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Second Opinion

Learn about policy issues important to medical schools and teaching hospitals, with Executive Vice President Atul Grover, M.D., Ph.D.

Washington Highlights

House Subcommittee Holds Hearing on Site Neutral Payment and Post-Acute Care Reforms

May 23, 2014— The House Energy and Commerce Health Subcommittee May 21 held a hearing entitled, “Keeping the Promise: Site of Service Medicare Payment,” focused on the Medicare Payment Advisory Commission’s (MedPAC) site neutral payment policy recommendations, various legislative proposals to equalize and/or bundle payments between various care providers including post-acute (PAC) and oncology, and whether these actions would reduce Medicare spending without compromising access or care.

Subcommittee Chair Joe Pitts (R-Pa.) opened the hearing expressing his overall support for proposed Medicare payment reforms, especially if the reforms would create savings, but did highlight concerns heard in the provider community.

He said, “While stating the benefits of site neutral payments and Post-Acute Care (PAC) reform, MedPAC has also expressed some concern that these policy changes could cut access to physician services for low-income patients,” and continued, “These policies have arisen as potential pay-fors for SGR reform and other health care reforms. As the Subcommittee with the largest health jurisdiction of any committee in the House, we are charged with safeguarding the Medicare program and preserving it for future generations.”

Ranking Member Frank Pallone (D-N.J.) praised the committee’s interest in PAC reform stating, “The Affordable Care Act recognized the need for reform in the PAC setting and put in motion a number of initiatives that will build towards PAC reform. Medicare is testing a number of payment system reforms such as bundled payments, value based purchasing, and accountable care organizations that will inform and help improve care.” He further emphasized the need to ensure “current payment systems are providing the right incentives for quality care rather than encouraging care delivery that maximizes profits.”

In his testimony, Mark Miller, Executive Director of the Medicare Payment Advisory Commission (MedPAC), highlighted MedPAC’s site neutral payment policy recommendations and other PAC payment reforms. He also stressed MedPAC’s mission “to assure beneficiaries have access to high quality, coordinated care, to protect the tax-payers dollars, and to pay providers in plans in a way to accomplish these goals.”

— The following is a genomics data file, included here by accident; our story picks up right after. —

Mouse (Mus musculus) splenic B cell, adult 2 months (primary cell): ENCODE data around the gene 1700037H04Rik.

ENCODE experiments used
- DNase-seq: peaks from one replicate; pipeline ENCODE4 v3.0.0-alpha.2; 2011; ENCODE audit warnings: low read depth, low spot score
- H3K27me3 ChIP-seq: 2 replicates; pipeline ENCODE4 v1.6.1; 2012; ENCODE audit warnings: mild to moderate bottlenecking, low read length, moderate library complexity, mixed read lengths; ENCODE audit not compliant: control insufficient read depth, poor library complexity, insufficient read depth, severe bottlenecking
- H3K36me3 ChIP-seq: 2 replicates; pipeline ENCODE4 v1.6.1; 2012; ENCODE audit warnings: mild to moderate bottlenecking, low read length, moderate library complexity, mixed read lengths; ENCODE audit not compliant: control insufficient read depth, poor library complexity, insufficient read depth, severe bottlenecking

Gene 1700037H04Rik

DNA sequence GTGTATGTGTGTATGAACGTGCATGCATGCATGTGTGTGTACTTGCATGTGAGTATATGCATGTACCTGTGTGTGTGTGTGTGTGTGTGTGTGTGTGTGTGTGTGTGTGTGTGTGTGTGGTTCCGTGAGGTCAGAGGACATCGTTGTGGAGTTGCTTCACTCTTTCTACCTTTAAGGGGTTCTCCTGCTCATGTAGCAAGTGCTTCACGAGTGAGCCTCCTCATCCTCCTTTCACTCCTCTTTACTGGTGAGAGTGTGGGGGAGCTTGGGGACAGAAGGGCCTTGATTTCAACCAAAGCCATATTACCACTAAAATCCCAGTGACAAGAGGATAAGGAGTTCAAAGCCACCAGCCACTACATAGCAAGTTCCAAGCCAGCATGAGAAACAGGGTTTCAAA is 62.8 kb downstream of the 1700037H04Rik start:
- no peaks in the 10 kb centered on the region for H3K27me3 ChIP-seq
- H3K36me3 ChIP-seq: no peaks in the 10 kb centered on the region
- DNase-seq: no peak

In explaining the commission’s continued work on improving the Medicare program, he stated, “The commission would create policies to encourage care coordination, pilot projects to develop various bundled payment strategies and for the development and implementation of a common assessment instrument for PAC. This would allow us to consistently assess patient needs to track their change in functional status and quality, and to move towards a unified payment system on PAC payment side.”

A witness on the second panel of health provider stakeholders, Reginald Coopwood, M.D., President and CEO, Regional Medical Center in Memphis, Tenn., urged members to recognize the devastating consequences Medicare patients would face if certain site neutral payment policy proposals are enacted saying, “It’s important to know that hospitals are already losing money providing outpatient service to Medicare beneficiaries. Medicare Payment Advisory Commission (MedPAC) data says that hospitals’ outpatient Medicare margins are negative 11.2 percent. To make matters worse, if site-neutral payment proposals under consideration by some policy makers were enacted it would result in outpatient department payment margins of nearly negative 20 percent. This could force hospitals to curtail these vital outpatient service and threaten seniors’ access to care.”

Dr. Coopwood also explained and emphasized the distinct difference between care offered in different sites of services stating, “When compared to patients treated in physicians’ offices, hospitals serve more medically complex patients as well as a higher percentage of patients who are eligible for both Medicare and the Medicaid program and a higher percentage of disabled patients. Our ability to continue to improve the health status of our communities by ensuring that individuals have access to the right care, at the right time, in the right setting would diminish if those cuts were made. We also would have to evaluate our existing services as well as any plans to expand our service capacity. This would disproportionately affect the most vulnerable and elderly patients we serve.”

In response to questions from Reps. Tim Murphy (R-Pa.) and Renee Ellmers (R-N.C.) raising concerns on transparency and accountability in the Health Resources and Services Administration’s 340B discount drug pricing program, Miller told the committee “this is an issue that we’ve not come forward on because there’s still a fair amount of staff work to be done on it, but we have started to try and look at it.”

Contact:

Len Marquez
Director, Government Relations
Telephone: 202-862-6281
Email: lmarquez@aamc.org

Courtney Summers
Senior Legislative Analyst
Telephone: 202-862-6042
Email: csummers@aamc.org

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Washington Highlights, a weekly electronic newsletter, features brief updates on the latest legislative and regulatory activities affecting medical schools and teaching hospitals.


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Jason Kleinman
Sr. Legislative Analyst, Govt. Relations
Telephone: 202-903-0806
Email: jkleinman@aamc.org